Crossing the Bar | Farringford

Crossing the Bar

‘Crossing the Bar’ is one of Tennyson’s most famous poems. It is often read at funerals and memorial services and I think it has provided comfort to many readers because of its solemn but reassuring tone. Though the speaker is describing his own death, he makes it clear that he does not fear it and he does not want those he leaves behind to mourn his passing:

SUNSET and evening star,
And one clear call for me!
And may there be no moaning of the bar,
When I put out to sea,

But such a tide as moving seems asleep,
Too full for sound and foam,
When that which drew from out the boundless deep
Turns again home.

The sunset is the close of day and the end of his life, while crossing the bar as he puts out to sea is leaving this world for the next. These transitions are presented as natural; he, like the tide, is simply returning home. He continues:

Twilight and evening bell,
And after that the dark!
And may there be no sadness or farewell,
When I embark;

For tho' from out our bourne of Time and Place
The flood may bear me far,
I hope to see my Pilot face to face
When I have crost the bar.

The speaker makes clear he knows his time is coming and entreats those he leaves behind not to mourn his passing. The closing couplet has often irritated readers. If the poem were describing a literal sea voyage, the Pilot would guide the craft over the bar and then return to land, but Tennyson’s speaker hopes to see his Pilot after he crosses the bar. The subject of the poem necessitates this reversal. The Pilot is, as Tennyson explained to his son Hallam, ‘That Divine and Unseen Who is always guiding us’ (Oxford edition, p. 614).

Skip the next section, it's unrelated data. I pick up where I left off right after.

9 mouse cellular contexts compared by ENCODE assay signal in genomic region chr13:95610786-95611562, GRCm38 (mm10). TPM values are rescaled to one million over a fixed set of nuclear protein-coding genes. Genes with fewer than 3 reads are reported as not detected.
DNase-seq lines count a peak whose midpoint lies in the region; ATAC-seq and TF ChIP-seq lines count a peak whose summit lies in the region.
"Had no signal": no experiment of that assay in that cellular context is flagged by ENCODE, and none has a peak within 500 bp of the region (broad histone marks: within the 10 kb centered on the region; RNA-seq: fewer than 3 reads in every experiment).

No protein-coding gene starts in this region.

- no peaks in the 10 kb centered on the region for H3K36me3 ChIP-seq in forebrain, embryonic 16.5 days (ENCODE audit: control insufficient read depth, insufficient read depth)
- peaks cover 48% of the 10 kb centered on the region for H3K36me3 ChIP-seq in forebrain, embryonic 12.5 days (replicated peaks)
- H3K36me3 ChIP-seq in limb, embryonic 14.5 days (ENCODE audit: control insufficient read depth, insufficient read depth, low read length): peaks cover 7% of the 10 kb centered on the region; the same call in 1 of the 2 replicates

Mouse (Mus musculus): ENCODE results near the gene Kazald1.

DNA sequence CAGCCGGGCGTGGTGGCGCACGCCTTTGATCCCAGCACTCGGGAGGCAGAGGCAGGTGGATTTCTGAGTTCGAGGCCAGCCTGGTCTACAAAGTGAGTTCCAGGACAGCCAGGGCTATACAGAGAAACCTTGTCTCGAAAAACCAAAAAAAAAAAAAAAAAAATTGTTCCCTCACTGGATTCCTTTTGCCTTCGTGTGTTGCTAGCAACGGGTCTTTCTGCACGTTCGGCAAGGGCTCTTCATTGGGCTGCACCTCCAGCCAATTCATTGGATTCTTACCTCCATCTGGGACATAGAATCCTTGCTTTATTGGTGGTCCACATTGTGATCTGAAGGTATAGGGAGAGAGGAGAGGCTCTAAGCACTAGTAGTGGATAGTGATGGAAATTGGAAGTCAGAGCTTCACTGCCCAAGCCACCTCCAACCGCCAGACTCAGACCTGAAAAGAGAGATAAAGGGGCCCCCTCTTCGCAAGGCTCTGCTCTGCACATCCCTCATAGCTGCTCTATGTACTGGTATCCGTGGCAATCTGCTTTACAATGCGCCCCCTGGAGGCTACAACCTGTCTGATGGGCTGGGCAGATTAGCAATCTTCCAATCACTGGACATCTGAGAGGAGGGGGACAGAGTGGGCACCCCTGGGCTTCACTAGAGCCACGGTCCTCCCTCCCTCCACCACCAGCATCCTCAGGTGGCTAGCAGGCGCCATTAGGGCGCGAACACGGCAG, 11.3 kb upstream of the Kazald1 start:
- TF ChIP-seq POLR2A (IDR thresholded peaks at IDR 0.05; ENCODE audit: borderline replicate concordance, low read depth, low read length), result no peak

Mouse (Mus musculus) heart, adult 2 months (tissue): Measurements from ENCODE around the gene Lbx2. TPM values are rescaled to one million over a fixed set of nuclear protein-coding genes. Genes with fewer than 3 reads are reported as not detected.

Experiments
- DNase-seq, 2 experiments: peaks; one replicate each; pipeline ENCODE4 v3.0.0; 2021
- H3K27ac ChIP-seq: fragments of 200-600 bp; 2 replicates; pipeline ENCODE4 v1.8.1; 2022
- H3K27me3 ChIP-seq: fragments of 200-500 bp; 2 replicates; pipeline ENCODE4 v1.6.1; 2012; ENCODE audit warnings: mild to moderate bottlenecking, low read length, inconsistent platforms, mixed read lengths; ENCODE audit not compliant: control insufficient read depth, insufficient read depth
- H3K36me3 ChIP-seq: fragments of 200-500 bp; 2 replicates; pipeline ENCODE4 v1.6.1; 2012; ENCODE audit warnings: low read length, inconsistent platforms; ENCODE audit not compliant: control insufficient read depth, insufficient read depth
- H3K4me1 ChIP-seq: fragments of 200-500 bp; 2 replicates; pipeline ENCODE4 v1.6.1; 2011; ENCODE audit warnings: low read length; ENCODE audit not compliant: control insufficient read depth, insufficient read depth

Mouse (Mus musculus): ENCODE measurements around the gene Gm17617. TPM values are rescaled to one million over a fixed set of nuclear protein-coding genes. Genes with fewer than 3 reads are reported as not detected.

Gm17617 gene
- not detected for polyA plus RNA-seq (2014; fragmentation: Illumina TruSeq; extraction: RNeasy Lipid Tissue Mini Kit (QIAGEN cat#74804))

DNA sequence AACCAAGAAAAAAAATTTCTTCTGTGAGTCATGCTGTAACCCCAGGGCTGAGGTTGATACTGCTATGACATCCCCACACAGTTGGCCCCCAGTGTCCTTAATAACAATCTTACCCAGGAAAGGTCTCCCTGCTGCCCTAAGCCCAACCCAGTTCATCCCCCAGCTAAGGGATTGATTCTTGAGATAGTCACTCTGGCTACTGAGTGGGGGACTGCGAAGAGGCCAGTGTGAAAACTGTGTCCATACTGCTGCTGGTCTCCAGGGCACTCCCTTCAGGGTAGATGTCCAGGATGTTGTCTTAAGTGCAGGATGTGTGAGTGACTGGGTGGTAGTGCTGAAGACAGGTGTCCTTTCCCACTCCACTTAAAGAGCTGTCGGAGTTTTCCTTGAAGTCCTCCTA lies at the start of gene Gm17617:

According to the notes in the Oxford edition of his major works, Tennyson wrote the poem in October 1889 while sailing across the Solent to the Isle of Wight. He told Hallam it came to him in an instant.

I like to think the fact that he was returning to the home he loved, Farringford, contributed to his peaceful state of mind. Reportedly, shortly before he died Tennyson asked Hallam to ensure that editions of his poems always ended with this one. Most editors have continued to honour that request.

Use the comments box below to tell me what this poem has meant in your life.

Recent Posts

Speculation, Business and Risk in Gaskell, Tennyson and Dickens

Financial risk overshadows the writing of Victorian England, and in particular three of its most famous writers: Elizabeth Gaskell, Alfred, Lord Tennyson and Charles Dickens. …

Read More
Speculation, Business and Risk in Gaskell, Tennyson and Dickens Posted: 20 Nov 2019

Radiohead

Thom Yorke of Radiohead is known for his erudite lyrics, many of which contain poetic references from Robert Frost, William Blake and Alfred Lord Tennyson…

Read More
RadioheadPosted: 21 Oct 2019

National Poetry Day Theme 'Truth'

Of all Tennyson’s poetry, ‘In Memoriam A.H.H.’ is the poem that most explicitly deals with this year’s National Poetry Day theme ‘Truth’.…

Read More
National Poetry Day Theme 'Truth'Posted: 03 Oct 2019

Edward Lear and Tennyson

Tennyson and Edward Lear were both good friends and frequently exchanged letters and verse, with Lear even illustrating an edition of Tennyson’s poetry.…

Read More
Edward Lear and TennysonPosted: 20 Sep 2019
© 2019 Farringford